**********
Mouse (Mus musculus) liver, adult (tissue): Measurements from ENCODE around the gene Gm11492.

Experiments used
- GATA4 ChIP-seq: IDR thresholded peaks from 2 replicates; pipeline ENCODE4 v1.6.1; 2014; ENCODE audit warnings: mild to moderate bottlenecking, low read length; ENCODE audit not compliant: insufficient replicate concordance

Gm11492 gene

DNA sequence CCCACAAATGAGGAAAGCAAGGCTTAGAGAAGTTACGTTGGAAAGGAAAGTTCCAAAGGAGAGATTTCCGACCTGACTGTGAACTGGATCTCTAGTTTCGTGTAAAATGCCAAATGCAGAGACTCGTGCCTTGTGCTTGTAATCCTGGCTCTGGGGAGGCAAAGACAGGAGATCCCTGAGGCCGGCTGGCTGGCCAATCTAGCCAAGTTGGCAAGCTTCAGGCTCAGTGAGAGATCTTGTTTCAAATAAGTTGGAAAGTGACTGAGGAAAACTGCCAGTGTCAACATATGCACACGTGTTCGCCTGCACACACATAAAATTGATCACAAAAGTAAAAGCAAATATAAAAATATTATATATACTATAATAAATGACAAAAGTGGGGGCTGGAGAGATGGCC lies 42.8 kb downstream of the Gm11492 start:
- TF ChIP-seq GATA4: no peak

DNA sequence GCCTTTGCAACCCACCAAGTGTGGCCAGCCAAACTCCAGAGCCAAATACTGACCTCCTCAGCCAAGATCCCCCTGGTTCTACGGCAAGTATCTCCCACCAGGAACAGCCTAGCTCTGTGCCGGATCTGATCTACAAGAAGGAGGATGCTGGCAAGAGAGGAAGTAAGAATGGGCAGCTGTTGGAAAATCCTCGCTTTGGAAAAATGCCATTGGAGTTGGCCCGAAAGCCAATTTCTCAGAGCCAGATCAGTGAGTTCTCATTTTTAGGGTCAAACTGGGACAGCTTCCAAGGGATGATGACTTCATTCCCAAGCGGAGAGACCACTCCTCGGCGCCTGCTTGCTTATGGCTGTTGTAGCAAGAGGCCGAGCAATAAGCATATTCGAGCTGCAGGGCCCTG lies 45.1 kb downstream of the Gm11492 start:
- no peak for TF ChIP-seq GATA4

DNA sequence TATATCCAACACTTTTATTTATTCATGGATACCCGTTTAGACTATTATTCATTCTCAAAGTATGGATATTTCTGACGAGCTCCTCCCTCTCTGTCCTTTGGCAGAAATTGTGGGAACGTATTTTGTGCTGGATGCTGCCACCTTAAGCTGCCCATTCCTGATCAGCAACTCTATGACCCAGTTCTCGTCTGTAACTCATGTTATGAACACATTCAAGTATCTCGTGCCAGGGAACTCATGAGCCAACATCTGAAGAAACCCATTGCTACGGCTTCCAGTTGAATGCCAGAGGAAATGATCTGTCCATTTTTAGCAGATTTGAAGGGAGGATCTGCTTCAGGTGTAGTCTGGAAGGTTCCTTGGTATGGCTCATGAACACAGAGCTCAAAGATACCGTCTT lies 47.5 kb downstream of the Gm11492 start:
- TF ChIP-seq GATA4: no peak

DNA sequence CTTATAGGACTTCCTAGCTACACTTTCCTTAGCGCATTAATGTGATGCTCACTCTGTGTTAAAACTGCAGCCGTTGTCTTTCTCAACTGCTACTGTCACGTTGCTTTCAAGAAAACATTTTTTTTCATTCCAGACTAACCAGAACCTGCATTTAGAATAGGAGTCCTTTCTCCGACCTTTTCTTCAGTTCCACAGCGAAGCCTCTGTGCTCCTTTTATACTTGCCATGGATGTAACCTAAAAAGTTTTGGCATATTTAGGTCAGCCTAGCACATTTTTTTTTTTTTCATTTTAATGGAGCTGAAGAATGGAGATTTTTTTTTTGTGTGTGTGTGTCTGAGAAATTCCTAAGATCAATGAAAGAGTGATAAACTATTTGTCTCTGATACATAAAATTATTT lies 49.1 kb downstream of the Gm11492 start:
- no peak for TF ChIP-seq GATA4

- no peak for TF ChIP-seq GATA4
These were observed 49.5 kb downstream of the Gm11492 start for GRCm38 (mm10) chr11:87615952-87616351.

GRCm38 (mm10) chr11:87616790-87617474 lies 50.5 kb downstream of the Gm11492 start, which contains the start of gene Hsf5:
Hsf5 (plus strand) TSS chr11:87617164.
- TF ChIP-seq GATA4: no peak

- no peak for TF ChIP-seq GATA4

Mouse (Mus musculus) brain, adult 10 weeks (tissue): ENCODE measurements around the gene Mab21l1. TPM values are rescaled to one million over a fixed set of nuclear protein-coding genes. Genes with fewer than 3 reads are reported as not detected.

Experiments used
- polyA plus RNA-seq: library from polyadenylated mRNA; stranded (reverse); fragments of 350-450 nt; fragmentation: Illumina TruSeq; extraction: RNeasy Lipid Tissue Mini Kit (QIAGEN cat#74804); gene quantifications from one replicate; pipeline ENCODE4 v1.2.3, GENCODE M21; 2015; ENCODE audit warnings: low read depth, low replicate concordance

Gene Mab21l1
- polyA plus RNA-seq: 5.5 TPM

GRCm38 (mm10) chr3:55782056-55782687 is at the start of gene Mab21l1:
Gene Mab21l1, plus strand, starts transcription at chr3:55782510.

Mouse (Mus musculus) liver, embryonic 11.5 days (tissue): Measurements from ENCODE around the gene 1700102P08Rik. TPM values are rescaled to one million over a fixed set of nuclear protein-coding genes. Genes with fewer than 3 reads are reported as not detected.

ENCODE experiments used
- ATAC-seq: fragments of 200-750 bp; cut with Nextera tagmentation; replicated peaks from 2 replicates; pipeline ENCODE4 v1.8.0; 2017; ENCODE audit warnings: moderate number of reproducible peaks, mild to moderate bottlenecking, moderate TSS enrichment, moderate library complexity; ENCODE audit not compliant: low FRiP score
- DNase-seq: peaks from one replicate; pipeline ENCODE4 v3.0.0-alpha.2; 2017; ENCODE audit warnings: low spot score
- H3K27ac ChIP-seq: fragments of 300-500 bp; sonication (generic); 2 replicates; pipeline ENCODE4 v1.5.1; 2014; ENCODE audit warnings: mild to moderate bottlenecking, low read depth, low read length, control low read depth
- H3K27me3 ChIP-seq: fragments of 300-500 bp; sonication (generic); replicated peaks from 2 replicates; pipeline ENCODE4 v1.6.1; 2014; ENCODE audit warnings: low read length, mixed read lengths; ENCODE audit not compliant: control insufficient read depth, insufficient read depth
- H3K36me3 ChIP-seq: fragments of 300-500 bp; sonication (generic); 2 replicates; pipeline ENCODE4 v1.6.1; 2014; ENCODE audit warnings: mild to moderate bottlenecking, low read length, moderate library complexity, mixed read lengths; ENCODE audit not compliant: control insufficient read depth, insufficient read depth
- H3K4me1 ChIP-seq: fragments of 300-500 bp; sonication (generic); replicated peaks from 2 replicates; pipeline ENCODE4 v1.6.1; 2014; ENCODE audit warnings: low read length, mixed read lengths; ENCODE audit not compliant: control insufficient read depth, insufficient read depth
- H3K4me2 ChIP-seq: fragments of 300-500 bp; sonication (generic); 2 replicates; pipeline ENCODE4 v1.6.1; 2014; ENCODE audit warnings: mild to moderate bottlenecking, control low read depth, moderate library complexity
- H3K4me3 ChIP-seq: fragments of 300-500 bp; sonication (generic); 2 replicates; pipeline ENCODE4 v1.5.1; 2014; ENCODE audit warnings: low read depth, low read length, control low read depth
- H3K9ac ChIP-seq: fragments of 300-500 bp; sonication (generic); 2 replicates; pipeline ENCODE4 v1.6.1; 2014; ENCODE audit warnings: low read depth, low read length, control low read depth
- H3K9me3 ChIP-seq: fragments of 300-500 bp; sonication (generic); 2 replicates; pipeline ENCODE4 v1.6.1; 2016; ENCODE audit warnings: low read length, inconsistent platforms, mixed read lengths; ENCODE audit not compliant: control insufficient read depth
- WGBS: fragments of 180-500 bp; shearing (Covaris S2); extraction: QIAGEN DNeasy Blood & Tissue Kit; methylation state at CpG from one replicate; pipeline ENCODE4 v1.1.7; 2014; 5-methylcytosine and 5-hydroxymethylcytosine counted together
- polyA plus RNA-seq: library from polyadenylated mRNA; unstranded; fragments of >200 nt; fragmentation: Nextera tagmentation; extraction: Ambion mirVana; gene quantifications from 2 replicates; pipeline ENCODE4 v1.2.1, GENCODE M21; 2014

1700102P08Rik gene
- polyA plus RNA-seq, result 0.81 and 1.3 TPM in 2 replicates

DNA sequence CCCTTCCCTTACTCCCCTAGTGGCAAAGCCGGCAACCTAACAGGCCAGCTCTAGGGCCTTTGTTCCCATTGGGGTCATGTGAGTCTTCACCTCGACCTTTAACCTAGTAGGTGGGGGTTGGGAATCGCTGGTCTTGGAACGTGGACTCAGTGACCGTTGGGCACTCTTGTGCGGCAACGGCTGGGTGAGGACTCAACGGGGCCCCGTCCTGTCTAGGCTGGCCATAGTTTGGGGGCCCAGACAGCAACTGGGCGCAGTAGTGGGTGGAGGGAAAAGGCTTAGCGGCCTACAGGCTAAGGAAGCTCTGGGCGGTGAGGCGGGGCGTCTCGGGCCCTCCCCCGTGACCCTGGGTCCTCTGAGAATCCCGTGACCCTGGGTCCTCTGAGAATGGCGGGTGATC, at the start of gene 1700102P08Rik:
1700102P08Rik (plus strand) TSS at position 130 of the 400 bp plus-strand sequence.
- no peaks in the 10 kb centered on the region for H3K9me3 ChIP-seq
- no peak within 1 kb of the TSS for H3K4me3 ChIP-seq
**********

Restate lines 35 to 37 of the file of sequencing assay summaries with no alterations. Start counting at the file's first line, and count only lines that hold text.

- H3K4me3 ChIP-seq: fragments of 300-500 bp; sonication (generic); 2 replicates; pipeline ENCODE4 v1.5.1; 2014; ENCODE audit warnings: low read depth, low read length, control low read depth
- H3K9ac ChIP-seq: fragments of 300-500 bp; sonication (generic); 2 replicates; pipeline ENCODE4 v1.6.1; 2014; ENCODE audit warnings: low read depth, low read length, control low read depth
- H3K9me3 ChIP-seq: fragments of 300-500 bp; sonication (generic); 2 replicates; pipeline ENCODE4 v1.6.1; 2016; ENCODE audit warnings: low read length, inconsistent platforms, mixed read lengths; ENCODE audit not compliant: control insufficient read depth